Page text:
SAN FRANCISCO - A lawsuit filed by three former minor league baseball players against Major League Baseball in federal court in San Francisco appears to be the nation's first attempted class-action case claiming the players aren't paid the minimum wage, their lawyer said today.
Attorney Daniel Warshaw said he knew of no similar cases and said he thinks the reason players have previously hesitated to sue is a fear of retaliation that would bar them from rising to major league teams.
"Current minor league players would never do anything to jeopardize their shot for the majors," Warshaw said.
"It's time for the system to change and for these folks to make a living," the attorney said.
The lawsuit was filed Feb. 7 by former farm team members Oliver Odle of the San Francisco Giants, Aaron Senne of the Miami Marlins and Michael Liberto of the Kansas City Royals.
It says most minor leaguers are paid between $3,000 and $7,500 per year for 50- to 70-hour workweeks during the five-month championship season and aren't paid at all for required work during spring training and other times of year.
The lawsuit alleges their pay violates federal and state minimum wage and overtime laws. It asks to be handled as a class action, or group lawsuit, on behalf of all players who worked in the minor leagues during the past three years.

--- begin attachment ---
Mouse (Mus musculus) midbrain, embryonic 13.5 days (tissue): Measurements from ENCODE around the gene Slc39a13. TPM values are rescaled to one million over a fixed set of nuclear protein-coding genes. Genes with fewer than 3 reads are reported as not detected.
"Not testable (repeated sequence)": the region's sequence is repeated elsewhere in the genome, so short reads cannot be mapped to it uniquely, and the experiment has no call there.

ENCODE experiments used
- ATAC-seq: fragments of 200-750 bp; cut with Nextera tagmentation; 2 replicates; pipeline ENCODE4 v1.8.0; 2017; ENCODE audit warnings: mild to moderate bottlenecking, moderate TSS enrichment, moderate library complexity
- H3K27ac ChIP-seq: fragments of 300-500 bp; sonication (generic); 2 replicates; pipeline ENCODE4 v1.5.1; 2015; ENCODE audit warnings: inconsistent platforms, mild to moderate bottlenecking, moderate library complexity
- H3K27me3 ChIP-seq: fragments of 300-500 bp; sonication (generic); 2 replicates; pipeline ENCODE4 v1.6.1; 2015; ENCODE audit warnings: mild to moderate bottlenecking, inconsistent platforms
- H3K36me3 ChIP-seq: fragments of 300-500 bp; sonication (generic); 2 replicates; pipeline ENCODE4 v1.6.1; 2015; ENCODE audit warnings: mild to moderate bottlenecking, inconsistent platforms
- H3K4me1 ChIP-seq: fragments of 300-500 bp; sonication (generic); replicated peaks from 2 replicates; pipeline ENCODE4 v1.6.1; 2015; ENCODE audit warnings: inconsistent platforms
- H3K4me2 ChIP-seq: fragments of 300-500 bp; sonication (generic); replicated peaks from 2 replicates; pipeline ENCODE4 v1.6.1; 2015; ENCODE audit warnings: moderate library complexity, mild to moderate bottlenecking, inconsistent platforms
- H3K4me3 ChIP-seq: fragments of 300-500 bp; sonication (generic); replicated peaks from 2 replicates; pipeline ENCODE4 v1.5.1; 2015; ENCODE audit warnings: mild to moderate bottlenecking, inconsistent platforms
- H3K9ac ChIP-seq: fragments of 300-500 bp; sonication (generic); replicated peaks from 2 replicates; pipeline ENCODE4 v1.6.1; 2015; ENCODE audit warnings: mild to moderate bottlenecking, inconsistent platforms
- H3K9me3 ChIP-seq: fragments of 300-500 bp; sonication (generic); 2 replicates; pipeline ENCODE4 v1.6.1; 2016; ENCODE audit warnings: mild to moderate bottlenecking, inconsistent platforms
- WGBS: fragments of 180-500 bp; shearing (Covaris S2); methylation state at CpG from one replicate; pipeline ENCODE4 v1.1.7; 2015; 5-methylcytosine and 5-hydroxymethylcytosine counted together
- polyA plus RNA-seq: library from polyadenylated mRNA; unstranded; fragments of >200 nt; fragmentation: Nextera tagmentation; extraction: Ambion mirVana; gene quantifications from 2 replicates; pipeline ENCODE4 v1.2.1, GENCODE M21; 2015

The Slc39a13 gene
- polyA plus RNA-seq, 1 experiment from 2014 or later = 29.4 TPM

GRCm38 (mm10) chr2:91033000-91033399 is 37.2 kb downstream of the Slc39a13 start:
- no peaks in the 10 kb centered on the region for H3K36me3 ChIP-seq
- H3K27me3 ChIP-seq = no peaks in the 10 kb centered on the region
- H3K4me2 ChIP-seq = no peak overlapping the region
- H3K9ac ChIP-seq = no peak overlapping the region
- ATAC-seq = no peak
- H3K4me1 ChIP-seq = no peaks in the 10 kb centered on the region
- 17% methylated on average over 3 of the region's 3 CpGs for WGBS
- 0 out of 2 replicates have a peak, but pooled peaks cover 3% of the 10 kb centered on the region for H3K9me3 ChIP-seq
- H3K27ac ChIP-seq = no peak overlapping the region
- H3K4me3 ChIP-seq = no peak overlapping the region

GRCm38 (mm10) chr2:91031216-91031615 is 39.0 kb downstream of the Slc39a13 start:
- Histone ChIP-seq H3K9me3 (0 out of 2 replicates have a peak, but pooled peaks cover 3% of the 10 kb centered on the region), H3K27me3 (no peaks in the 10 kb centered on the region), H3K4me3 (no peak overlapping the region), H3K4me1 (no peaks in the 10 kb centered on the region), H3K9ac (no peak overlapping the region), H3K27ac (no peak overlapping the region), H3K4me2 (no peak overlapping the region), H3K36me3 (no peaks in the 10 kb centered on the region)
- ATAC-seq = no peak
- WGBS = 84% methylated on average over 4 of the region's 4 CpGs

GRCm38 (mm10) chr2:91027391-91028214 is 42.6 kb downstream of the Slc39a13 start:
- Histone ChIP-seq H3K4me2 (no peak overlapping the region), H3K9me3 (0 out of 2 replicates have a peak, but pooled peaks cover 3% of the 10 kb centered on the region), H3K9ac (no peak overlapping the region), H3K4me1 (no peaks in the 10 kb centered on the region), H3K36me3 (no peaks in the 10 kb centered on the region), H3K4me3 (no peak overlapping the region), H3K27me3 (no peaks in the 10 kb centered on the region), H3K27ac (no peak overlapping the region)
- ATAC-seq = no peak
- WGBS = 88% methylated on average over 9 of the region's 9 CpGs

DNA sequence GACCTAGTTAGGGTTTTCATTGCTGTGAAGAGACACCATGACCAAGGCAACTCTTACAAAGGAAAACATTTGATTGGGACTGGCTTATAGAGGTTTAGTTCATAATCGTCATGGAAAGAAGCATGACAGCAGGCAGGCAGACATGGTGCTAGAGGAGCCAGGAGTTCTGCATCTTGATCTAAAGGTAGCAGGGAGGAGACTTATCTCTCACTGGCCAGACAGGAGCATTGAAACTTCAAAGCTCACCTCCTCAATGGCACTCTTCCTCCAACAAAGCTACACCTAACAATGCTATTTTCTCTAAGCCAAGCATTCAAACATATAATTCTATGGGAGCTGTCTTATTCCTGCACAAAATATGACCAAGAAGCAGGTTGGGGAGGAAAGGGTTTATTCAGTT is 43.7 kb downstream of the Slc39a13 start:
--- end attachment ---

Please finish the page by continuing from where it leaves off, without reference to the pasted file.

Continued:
The case would have to be certified as a class action by a judge in order to proceed as a group lawsuit. Warshaw said a decision on class certification could be months or a year away.
In addition to the MLB, defendants named in the lawsuit are Commissioner Bud Selig and the Giants, Marlins and Royals franchises.
MLB spokesman Pat Courtney said, "Since we are in litigation, we cannot comment." A San Francisco Giants spokeswoman referred requests for comment to Courtney.
The lawsuit asks for an injunction requiring the MLB and the franchises to comply with federal and state wage laws, plus an award of back minimum wage and overtime pay.
After being drafted by a major league franchise, minor leaguers, who are typically between 18 and 22 years old, are required to sign a standard seven-year contract, according to the lawsuit.
During those seven years, they can't voluntarily leave to play for any other franchise, although their original MLB team can assign them to a different one.
"Given that MLB carefully controls the entryway into the highest levels of baseball, and given the young minor leaguer's strong desire to enter the industry, MLB and the defendants have exploited minor leaguers by paying salaries below minimum wage, by not paying overtime wages, and by often paying no wages at all," the lawsuit claims.
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